The patient and long-suffering orange tabby Big Cat is an ideal companion for beginning readers.
The opening, wordless pages will win new readers over with the charming expressions of this whiskered cartoon feline. The story is told mostly in pictures with just a change in the ending of the single sentence “Big Cat can....” On the verso page at the story’s beginning, Big Cat sleeps contentedly while a pigtailed girl peers over from behind the couch. Subsequent spreads show her increasingly rough handling of the family pet. Maybe Big Cat can hug, fly, and dance, but it is clear from the illustrations that the cat is definitely not having fun, even though the text asserts that “Big Cat can be fun.” The kitty is downright relieved when she finally says, “Big Cat can sit,” with a pat on the head. When a red-haired boy, presumably her brother, shows up, Big Cat runs, only to be caught and clothed in hat, wig, dress, and heels, to the delight of both children. In real life, most cats would claw, scratch, or hide, but Big Cat ruefully allows these indignities. The simple subject-predicate sentence pattern will soon be easily recognized by the youngest beginning readers, offering near-instant reading gratification.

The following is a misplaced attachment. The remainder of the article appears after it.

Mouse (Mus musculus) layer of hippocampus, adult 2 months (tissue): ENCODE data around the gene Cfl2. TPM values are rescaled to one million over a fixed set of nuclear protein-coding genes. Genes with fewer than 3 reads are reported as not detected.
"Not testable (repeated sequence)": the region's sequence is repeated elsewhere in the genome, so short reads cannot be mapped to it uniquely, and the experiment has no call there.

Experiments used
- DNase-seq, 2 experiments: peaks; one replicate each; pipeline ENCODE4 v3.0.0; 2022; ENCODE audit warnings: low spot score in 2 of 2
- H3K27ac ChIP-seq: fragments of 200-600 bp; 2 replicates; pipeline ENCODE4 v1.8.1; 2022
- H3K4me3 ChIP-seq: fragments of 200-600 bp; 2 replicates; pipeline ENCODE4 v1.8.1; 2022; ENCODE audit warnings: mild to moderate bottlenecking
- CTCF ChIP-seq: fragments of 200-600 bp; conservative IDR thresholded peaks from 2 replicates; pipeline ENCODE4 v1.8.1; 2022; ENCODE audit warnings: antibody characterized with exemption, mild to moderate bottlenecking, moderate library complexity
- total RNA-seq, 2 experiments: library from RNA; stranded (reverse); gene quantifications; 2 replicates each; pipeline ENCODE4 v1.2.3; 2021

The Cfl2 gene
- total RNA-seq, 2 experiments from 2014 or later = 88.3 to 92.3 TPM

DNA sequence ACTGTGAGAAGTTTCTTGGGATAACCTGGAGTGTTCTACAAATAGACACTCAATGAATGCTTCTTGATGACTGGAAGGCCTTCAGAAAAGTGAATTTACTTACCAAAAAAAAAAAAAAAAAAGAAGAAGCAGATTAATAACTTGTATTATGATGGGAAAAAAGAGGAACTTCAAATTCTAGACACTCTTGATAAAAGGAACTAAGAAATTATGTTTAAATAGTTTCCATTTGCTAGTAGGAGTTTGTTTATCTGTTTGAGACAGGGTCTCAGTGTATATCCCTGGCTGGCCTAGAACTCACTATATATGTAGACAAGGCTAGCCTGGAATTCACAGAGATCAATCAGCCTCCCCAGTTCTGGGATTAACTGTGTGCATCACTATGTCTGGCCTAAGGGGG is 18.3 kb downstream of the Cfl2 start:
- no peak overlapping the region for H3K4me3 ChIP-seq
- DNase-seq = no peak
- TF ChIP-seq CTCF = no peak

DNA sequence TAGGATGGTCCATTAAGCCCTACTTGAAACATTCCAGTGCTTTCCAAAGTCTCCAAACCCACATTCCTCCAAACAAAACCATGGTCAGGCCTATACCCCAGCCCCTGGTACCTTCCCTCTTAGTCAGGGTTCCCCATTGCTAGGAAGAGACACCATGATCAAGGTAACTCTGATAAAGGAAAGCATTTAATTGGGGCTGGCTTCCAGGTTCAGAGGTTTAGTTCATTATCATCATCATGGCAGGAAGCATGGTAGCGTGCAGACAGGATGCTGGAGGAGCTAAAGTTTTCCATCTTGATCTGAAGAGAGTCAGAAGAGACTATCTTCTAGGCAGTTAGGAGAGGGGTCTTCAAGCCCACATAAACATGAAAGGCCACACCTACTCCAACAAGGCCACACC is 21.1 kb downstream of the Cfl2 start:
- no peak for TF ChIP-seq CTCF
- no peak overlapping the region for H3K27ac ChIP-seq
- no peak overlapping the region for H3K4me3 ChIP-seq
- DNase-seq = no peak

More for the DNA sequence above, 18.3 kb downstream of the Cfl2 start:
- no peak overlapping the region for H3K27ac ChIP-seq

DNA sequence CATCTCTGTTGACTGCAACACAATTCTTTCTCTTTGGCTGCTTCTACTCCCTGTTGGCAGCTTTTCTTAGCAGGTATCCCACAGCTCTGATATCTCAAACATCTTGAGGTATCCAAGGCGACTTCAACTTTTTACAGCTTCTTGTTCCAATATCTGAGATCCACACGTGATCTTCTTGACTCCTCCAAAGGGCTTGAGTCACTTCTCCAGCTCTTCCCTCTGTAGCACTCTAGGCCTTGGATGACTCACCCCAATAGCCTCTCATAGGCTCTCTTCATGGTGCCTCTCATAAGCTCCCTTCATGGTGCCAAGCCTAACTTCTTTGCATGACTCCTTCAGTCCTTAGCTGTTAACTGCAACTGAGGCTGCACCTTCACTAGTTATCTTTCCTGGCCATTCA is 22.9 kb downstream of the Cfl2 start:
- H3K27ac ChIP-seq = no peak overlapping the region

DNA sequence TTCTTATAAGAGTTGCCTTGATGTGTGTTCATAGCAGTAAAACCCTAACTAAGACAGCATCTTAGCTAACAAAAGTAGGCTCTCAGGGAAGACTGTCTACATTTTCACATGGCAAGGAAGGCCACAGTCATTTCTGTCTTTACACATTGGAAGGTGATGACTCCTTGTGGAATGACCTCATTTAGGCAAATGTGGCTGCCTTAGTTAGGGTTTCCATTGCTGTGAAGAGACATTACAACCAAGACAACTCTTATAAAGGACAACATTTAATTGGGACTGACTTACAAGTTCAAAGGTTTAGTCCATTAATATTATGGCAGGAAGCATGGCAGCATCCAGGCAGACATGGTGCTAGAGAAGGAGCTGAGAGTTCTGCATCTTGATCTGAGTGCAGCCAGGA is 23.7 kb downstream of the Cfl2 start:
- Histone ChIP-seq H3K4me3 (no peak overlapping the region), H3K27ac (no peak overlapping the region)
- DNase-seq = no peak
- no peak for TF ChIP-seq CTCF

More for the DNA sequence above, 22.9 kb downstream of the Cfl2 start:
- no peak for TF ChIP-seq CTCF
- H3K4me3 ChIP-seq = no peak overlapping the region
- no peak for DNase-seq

Big Cat's expressive antics offer success for children just starting their reading journeys. (Early reader. 4-8)